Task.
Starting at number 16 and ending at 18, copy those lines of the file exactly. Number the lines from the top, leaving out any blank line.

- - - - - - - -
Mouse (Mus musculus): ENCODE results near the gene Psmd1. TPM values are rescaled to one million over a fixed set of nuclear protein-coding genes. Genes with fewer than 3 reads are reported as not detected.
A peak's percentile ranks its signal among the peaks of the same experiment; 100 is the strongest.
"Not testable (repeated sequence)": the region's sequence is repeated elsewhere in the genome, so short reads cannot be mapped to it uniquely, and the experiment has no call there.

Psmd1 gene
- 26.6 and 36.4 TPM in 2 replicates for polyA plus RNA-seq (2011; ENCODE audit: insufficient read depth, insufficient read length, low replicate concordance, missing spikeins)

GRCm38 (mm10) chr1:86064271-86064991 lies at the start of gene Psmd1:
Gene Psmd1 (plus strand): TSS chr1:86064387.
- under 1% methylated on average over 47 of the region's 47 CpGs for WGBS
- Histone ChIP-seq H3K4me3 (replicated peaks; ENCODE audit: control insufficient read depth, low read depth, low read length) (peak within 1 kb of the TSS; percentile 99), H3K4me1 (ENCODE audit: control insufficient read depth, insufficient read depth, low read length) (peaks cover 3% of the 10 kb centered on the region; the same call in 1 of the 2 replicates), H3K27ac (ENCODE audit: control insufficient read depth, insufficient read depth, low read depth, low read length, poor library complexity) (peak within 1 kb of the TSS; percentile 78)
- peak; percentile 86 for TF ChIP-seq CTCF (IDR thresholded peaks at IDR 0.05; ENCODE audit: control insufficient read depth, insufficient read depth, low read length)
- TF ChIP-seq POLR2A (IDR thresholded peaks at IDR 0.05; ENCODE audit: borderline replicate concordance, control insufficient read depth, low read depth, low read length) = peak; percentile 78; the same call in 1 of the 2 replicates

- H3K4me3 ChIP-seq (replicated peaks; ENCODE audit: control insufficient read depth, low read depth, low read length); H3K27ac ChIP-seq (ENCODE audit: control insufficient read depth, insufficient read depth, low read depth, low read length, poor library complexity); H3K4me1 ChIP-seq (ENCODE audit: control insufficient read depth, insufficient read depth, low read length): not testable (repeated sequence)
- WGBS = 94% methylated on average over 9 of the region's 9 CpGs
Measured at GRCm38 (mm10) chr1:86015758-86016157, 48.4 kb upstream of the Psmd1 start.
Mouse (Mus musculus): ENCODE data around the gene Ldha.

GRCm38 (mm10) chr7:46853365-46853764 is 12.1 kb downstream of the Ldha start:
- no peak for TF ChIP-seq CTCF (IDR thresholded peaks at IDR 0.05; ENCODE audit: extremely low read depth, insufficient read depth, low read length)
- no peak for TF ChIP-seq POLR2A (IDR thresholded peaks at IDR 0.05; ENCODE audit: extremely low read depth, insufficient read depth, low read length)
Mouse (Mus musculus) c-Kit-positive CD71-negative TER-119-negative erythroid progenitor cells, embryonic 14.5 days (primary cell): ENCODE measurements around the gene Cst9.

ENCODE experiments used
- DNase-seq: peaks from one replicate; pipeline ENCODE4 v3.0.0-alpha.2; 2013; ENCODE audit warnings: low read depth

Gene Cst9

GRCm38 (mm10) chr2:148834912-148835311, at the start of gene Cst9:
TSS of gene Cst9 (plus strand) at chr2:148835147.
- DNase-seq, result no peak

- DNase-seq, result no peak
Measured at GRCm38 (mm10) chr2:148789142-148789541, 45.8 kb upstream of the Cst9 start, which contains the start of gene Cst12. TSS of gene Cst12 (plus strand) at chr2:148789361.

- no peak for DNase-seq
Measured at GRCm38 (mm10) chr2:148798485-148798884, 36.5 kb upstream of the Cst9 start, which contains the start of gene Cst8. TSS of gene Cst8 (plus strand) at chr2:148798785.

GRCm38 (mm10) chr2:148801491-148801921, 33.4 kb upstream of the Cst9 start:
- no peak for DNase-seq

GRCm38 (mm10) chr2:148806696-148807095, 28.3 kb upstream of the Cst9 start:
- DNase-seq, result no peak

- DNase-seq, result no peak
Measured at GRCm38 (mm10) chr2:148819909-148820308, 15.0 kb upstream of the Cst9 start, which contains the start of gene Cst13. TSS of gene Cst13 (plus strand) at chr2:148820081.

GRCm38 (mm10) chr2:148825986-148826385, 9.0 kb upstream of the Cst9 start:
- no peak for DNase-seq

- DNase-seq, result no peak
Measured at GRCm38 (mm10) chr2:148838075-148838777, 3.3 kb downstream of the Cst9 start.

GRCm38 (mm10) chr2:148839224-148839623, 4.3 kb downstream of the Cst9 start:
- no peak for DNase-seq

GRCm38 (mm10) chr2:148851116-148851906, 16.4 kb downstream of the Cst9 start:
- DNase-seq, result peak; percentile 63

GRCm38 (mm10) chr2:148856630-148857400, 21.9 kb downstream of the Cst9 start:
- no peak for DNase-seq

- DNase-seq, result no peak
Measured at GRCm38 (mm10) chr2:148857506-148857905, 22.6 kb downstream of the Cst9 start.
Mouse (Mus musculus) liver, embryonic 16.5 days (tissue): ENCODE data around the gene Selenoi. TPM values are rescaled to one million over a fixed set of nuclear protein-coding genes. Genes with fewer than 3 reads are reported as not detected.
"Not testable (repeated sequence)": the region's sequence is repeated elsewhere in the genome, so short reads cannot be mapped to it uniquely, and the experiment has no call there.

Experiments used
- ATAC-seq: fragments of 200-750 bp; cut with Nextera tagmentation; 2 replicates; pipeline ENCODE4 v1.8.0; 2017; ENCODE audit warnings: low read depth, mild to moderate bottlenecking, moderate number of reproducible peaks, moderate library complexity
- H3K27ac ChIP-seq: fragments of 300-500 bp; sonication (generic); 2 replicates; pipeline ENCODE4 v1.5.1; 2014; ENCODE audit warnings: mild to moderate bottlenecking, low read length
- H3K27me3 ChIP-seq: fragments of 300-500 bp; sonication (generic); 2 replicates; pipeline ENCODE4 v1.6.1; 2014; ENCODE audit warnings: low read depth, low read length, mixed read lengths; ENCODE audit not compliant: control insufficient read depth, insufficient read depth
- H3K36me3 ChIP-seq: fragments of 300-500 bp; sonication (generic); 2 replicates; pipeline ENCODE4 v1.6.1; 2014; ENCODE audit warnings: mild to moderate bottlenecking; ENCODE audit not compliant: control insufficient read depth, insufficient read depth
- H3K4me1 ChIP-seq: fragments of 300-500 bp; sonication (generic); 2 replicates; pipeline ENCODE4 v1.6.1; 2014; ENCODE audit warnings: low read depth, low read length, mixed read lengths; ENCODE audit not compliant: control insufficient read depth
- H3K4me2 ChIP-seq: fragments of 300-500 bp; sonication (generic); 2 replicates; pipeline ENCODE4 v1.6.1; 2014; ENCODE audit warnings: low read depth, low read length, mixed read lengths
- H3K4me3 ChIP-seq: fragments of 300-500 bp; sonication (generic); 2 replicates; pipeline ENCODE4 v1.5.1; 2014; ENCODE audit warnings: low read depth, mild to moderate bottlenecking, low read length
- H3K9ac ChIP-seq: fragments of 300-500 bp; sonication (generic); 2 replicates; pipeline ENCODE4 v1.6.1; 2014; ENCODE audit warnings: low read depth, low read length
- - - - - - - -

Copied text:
GRCm38 (mm10) chr7:46853365-46853764 is 12.1 kb downstream of the Ldha start:
- no peak for TF ChIP-seq CTCF (IDR thresholded peaks at IDR 0.05; ENCODE audit: extremely low read depth, insufficient read depth, low read length)
- no peak for TF ChIP-seq POLR2A (IDR thresholded peaks at IDR 0.05; ENCODE audit: extremely low read depth, insufficient read depth, low read length)